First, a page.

Do you want your business to outlast you? Some advisers set this goal when they design a firm. For others, the focus comes as they anticipate transitioning their business to a new generation of ownership when they approach the end of their career.
There are no universals when it comes to timing for the business life cycle. The life cycle is the pace at which a practice evolves from inception to growth, maturity and eventually a final stage of decline. If there is no intervention to reinvent the firm, the natural life cycle of the business will rule. The length of each phase is unpredictable. For example, growth can come in a year or develop over many years. But is there a universal requirement for creating success that will endure? Yes. It’s the willingness to reinvent your business.
What Does Reinvention Require?
Reinvention requires a magnitude of change that ushers in an entirely new approach to doing business. For example, the introduction of the robo-adviser created a radically different way to work with clients. No matter what you think of this technology, it was radical enough to disrupt the industry. Since “robo-advice” was introduced, it has been continually improved. Today, the digital approach has morphed to add human service components. In turn, advice given by human advisers has shifted to include digital components. Another client-centric reinvention is the growing interest in responsible investing, as advisers respond to client demand by integrating environmental, social and governance factors into investment decision-making. These are only two examples of reinvention, but they demonstrate its essence: major transformation in response to market forces and industry changes.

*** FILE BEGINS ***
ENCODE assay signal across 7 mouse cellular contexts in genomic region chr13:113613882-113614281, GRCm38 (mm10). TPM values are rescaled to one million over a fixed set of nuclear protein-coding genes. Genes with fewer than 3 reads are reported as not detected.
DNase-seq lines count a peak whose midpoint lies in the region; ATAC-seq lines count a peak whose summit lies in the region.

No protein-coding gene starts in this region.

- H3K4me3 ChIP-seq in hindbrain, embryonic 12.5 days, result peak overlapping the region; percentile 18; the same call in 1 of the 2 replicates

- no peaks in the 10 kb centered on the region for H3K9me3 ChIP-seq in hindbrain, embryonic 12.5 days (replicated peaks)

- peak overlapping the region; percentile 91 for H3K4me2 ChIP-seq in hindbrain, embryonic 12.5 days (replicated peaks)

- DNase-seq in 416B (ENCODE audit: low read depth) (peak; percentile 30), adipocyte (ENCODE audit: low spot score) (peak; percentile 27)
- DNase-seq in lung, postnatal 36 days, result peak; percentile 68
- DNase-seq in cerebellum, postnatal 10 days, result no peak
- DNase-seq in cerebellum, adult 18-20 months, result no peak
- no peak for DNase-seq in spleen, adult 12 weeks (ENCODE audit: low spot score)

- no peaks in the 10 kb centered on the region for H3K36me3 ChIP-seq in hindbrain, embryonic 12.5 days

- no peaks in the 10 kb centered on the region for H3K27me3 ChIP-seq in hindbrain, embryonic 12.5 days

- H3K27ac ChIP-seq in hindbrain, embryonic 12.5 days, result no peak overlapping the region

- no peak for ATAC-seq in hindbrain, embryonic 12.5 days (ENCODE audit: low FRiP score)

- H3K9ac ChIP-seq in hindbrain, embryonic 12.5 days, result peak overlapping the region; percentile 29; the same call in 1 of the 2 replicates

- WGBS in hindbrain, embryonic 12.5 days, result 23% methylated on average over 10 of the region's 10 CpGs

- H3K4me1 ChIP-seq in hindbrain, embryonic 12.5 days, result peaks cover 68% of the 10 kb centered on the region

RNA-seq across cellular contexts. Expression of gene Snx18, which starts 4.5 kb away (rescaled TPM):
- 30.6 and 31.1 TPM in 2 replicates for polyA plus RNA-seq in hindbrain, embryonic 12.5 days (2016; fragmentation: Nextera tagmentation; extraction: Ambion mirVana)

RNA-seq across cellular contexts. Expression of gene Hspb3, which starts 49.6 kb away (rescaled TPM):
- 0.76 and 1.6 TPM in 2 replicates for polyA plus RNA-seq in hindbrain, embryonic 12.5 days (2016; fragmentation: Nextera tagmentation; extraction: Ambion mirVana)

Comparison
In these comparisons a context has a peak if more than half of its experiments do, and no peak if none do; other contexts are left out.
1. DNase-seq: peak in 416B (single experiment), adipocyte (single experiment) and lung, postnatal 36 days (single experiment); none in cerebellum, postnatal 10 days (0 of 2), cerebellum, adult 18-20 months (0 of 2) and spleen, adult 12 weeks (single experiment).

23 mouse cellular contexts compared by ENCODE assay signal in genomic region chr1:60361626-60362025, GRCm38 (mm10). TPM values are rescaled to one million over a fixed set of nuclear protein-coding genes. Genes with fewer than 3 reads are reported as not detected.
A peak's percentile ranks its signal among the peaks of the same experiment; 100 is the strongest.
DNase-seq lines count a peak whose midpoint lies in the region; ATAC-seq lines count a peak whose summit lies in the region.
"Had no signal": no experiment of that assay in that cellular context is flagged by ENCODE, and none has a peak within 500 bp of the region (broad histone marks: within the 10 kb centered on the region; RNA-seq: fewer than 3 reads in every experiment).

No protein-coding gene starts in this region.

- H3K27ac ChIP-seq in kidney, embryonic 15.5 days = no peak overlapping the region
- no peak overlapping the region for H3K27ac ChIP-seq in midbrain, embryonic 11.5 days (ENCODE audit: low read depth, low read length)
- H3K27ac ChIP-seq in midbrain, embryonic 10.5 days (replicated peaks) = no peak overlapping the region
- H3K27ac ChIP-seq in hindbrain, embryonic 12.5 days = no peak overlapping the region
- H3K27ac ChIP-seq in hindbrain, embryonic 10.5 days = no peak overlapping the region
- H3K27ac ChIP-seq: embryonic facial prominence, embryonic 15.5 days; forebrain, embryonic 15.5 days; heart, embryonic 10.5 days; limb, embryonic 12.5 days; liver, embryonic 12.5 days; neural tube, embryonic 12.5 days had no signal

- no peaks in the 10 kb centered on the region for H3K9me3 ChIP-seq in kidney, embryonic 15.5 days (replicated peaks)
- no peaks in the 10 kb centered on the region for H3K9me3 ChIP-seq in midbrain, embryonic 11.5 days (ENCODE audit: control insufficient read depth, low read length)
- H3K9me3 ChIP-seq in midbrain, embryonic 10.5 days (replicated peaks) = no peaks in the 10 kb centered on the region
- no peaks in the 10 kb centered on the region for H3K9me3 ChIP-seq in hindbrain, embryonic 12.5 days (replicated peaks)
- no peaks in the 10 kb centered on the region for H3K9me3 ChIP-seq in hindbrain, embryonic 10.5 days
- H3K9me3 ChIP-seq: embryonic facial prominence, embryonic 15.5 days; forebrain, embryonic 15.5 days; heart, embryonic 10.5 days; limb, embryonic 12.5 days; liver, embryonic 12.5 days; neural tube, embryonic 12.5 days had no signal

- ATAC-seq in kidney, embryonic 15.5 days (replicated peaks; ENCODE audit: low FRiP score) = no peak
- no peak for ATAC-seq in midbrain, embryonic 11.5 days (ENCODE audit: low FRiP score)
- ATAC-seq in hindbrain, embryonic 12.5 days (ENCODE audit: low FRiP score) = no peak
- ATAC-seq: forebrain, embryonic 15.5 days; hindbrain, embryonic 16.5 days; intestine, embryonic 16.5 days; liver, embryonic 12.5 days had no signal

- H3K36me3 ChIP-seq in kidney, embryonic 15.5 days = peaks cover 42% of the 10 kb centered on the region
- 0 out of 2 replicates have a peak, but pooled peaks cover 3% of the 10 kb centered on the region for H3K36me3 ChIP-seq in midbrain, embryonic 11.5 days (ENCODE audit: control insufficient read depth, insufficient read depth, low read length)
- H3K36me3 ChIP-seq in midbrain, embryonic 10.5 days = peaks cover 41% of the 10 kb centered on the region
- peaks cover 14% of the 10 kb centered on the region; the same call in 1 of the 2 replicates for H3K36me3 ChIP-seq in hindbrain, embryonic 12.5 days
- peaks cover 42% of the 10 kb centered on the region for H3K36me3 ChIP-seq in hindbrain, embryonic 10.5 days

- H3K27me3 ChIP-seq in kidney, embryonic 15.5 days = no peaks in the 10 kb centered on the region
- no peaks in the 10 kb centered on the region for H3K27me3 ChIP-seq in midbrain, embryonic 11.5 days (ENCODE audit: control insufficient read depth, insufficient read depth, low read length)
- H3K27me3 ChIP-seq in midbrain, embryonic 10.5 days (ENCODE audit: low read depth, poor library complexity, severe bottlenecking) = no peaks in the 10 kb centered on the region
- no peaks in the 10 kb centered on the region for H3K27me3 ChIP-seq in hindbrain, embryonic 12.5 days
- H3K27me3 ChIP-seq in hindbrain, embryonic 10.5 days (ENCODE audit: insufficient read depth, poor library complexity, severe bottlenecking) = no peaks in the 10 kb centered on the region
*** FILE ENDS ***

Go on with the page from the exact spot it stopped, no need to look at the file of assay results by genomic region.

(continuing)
Beyond Continual Improvement
Reinvention differs from the concept of continual improvement. Many advisers rightfully believe their business is improving all the time. Improvements may include streamlining the way data is collected from clients, implementing enhancements to customer relationship management, adopting new technology, updating forms for greater efficiency and enhancing internal communication. Although continual improvement is needed to run a solid business, it’s not as radical as reinvention.
Timing Is Everything
Every business is different, but one thing is clear: reinvention is essential long before a practice reaches the decline stage. If one waits that long, it will be too late to save the business. The faster the pace of industry change, the greater the need for reinvention. As such, an adviser needs to be prepared to reinvent his or her practice. In fact, it is likely that radical change will need to happen multiple times to keep a firm in the growth stage. The greatest danger is waiting too long to begin the reinvention process. Maturity can be a long or short phase. This means that strategic shifts should be part of every firm’s business planning process.
Is Age a Factor?
It isn’t a factor for everyone, of course. But as advisers age, some understandably do not embrace change with the same enthusiasm of their younger years. Many advisers keep all their energy focused on their next client meeting. Why stir the pot with worries of reinvention when business is good or when an adviser is moving to a lifestyle practice? Most advisers love meeting with their clients. The responsibilities of being the CEO and running a business pale in comparison. But if advisers lose passion for leading their business, it’s not likely that they will be leading the reinvention process. To guard against unforeseen problems, advisers entering the home stretch of their careers need to incorporate additional focus on strategic direction as part of the business planning process.
Nurturing the Life Cycle of Your Business
Some advisers might think that reinvention—a change of magnitude—is not possible due to the constraints of industry providers and government regulations. I believe that, despite these limitations, every adviser is empowered to adapt to change and adopt new tools, technology and practice models at every stage of a career and the life cycle of a business. The key is to embrace reinvention to keep the firm in the growth stage.
Joni Youngwirth is managing principal of practice management at Commonwealth Financial Network in Waltham, Mass.